I will say I’ve had a hard time getting traffic to my shop, simply because people aren’t really looking for wood burnings. It’s an old fashioned trade, and while it’s one I’m trying to bring back into modern decor, it’s still not something people are looking for. Very rarely has anyone found my shop by searching for wood burnings. It just hasn’t happened. So while Etsy still provides views from casual browsers, I’ve found that the majority of my actual customers have come from my Instagram account. My social media accounts paired with the familiar Etsy backdrop has been a great pairing for my shop.”

Etsy has provided so many artists and new business owners with the opportunity to explore their passions and turn them into a real job, and a real business. It’s been a pleasure to see someone able to use the platform to develop and grow their craft while simultaneously being able to reach thousands, if not millions of people to help build that foundation.

You can check out Meagher’s Etsy store Of Thistle and Thyme, and be sure to connect with her on Instagram at @ofthistleandthyme and also on Facebook at facebook.com/ofthistleandthyme.

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Dwelling’s Local Makers Series (Ketchup 2014 Part II)

27 Jan

As Santa finished his last delivery, Joseph and I went right back to work to prepare for a very exciting opportunity. The lovely Leigh and Tim McAlpin of Charleston, SC’s leading eco-friendly design and furniture store Dwelling chose Joseph Thompson Woodworks and Black Swamp to open their new LOCAL Maker’s Series, featuring the work of talented local furniture makers.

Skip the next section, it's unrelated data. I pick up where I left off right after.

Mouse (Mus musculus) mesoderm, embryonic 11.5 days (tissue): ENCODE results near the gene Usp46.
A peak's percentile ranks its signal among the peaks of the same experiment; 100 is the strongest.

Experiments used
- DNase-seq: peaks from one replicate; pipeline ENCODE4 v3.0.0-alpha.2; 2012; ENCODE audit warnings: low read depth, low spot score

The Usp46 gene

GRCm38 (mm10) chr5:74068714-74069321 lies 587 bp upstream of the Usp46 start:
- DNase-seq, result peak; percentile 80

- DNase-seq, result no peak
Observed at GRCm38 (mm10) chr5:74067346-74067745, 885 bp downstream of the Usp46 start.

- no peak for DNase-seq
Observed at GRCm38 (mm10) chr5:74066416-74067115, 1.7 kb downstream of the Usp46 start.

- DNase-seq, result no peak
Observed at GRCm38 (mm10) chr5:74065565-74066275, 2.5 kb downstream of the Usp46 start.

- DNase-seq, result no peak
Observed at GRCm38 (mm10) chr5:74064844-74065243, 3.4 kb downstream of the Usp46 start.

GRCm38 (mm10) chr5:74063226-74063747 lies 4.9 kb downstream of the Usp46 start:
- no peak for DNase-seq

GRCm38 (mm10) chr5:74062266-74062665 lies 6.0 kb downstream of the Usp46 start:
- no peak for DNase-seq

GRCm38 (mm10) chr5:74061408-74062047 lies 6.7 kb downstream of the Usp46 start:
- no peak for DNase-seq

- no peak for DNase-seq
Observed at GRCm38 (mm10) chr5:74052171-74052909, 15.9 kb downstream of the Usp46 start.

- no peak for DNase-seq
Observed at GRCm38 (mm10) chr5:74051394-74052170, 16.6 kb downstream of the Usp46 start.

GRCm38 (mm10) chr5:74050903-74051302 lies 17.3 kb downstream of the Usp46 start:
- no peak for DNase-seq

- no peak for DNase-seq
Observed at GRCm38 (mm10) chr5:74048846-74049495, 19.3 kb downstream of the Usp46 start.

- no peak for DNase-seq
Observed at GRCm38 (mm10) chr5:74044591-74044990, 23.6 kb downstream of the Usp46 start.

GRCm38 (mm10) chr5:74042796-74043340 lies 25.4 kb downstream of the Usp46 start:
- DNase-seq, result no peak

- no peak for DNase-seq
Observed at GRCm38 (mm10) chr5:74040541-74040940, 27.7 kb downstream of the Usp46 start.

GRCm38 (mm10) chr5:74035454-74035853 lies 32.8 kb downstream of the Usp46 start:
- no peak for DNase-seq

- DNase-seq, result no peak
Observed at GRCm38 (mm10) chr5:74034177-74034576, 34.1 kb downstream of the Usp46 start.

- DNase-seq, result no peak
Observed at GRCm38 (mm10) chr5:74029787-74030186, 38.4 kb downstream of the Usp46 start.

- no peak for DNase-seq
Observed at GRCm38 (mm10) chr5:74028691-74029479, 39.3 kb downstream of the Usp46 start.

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Invitation made by Dodeline Design

We were so thrilled to kick of 2014 with an exhibition in our hometown. Since we wanted to give our friends and family the best we had to offer, there were many a late night spent in preparation, especially after we had not one, but TWO boards for table tops blow up in the planer during construction.

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We did manage to document a bit of the construction process despite our hectic schedule: http://www.youtube.com/watch?v=xd4RgZDnDcc

Once the dust had settled, the show opened beautifully and we were happy to celebrate with our friends and family.

Photo by Sea Star Arts Photography, Courtesy of Dwelling

Photo by Sea Star Arts Photography, Courtesy of Dwelling

New Black Swamp cuff bracelets and necklace styles were launched to a very positive reception. This piece features local South Carolina Black Walnut wood.

Photo by Sea Star Arts Photography, Courtesy of Dwelling

Photo by Sea Star Arts Photography, Courtesy of Dwelling